Ketamine is a potential rapid-acting treatment for depression. Studies have suggested that the side effects are minimal and temporary, but the psychotic symptom side effects have yet to be fully examined. This study investigated whether ketamine infusion in the treatment of mood disorders is associated with increases in positive symptoms and whether these symptom effects endure over time.
A systematic review and meta-analysis of studies of ketamine in the treatment of depression. Embase and Medline databases were searched for studies including (a) participants with major affective disorders, (b) 0.4 or 0.5 mg intravenously administered ketamine, (c) measurement of positive symptoms using BPRS+, and (d) a within-subject repeated-measures design with participants serving as their own baseline.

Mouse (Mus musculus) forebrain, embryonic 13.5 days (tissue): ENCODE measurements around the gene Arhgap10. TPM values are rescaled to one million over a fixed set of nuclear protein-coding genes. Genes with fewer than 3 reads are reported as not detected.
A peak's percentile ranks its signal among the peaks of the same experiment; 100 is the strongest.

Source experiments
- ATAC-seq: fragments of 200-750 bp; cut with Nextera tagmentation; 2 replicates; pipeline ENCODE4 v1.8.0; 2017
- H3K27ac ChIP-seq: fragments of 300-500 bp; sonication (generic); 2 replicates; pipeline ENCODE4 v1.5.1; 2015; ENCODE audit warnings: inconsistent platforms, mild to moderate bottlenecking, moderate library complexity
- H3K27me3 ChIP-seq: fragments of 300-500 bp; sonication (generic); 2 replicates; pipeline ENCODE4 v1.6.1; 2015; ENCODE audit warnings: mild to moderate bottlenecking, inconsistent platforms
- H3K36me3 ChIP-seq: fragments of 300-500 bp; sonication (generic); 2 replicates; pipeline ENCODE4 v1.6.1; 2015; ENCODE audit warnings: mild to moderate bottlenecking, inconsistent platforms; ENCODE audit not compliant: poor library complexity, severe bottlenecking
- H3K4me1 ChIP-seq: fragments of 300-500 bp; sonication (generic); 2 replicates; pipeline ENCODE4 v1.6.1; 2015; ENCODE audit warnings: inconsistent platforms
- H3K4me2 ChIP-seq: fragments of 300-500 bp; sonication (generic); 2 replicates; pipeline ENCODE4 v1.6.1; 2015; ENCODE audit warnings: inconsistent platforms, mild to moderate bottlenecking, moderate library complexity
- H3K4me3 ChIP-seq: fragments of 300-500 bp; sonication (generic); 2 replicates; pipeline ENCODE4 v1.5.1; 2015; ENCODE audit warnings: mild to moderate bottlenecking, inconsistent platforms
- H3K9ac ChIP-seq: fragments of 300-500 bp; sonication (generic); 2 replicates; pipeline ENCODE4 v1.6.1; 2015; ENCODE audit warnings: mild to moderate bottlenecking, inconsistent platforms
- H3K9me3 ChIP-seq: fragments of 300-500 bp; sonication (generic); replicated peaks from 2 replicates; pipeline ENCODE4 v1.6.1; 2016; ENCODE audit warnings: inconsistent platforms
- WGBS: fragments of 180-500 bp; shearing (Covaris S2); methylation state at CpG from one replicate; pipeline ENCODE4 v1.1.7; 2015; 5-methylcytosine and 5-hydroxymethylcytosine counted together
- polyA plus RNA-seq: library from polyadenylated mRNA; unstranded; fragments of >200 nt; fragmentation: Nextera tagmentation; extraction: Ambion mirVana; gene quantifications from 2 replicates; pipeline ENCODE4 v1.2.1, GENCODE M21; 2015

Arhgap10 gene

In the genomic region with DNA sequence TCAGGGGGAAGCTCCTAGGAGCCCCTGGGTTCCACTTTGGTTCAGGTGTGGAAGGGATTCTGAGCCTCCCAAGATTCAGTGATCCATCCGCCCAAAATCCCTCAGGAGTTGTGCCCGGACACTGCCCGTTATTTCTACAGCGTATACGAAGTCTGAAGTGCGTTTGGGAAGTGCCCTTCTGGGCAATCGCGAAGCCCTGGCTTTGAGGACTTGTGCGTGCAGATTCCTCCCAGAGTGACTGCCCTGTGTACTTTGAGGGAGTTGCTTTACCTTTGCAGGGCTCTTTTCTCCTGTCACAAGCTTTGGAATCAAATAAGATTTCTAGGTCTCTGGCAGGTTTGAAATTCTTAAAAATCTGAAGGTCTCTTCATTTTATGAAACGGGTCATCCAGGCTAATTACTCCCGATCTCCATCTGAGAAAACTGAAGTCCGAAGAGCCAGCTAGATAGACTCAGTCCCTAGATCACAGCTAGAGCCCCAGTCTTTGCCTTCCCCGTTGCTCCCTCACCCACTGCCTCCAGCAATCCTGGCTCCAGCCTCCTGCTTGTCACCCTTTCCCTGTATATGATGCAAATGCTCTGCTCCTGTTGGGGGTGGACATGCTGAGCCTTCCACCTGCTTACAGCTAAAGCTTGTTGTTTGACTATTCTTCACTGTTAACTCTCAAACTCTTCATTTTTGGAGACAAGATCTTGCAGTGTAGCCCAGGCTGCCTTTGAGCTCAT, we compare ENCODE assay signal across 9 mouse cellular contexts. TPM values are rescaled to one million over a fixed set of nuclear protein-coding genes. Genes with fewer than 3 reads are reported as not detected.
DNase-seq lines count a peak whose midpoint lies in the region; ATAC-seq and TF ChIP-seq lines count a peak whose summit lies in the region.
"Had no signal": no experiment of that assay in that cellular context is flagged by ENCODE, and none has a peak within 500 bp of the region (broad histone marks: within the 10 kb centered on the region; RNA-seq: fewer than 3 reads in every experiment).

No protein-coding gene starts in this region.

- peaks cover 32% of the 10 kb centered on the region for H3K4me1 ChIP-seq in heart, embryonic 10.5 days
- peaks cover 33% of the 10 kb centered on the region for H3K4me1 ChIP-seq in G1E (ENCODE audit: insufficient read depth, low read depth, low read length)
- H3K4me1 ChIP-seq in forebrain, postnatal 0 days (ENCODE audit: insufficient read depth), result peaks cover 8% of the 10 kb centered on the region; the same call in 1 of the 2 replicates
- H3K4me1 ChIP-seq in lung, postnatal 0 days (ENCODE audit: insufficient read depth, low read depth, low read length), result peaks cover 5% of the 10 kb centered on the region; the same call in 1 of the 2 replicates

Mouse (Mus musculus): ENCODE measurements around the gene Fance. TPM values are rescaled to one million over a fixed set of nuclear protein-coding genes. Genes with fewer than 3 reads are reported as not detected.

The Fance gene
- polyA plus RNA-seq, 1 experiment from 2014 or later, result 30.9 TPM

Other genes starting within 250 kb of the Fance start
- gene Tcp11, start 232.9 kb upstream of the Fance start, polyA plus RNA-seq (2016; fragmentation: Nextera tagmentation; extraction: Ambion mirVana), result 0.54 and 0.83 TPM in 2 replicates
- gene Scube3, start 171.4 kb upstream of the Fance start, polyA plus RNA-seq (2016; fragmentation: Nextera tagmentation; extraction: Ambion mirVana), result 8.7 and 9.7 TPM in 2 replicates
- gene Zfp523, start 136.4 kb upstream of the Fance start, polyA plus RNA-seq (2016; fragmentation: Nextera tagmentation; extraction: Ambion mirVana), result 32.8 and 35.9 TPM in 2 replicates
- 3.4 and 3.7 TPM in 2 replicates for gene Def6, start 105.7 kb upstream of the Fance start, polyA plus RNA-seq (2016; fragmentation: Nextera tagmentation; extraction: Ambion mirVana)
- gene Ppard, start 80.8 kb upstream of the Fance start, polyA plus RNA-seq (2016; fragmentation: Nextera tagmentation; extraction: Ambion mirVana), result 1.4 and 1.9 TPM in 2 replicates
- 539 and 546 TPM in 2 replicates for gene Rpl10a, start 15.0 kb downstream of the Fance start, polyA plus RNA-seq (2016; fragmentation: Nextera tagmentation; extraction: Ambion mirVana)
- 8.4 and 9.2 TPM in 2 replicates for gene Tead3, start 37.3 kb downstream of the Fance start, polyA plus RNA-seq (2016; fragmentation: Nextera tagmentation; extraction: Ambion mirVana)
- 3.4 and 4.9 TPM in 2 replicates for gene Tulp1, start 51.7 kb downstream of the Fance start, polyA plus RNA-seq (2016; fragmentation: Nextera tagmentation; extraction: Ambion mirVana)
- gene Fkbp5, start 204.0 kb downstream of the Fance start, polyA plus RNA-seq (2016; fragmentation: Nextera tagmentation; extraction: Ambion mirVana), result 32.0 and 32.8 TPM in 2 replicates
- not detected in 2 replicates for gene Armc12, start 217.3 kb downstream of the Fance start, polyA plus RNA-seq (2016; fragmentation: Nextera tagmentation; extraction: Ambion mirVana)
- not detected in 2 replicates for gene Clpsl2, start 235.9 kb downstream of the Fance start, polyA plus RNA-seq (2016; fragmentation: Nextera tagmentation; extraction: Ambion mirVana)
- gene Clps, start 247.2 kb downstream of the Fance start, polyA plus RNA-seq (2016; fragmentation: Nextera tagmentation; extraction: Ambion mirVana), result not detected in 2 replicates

Seventeen studies met the inclusion criteria, comprising 458 participants. The meta-analyses examined symptom change occurring within the first 4 h, after 1 day, and after 3 days. Results showed significant BPRS+ increases within the first 30-60 min in 72% of studies, followed by a return to baseline levels.
Peak symptom change occurred within the first hour post infusion. There are limited data to determine if ketamine is safe in the longer term, but there were no indications that psychotic symptoms re-occurred after the first hour and in the days following administration.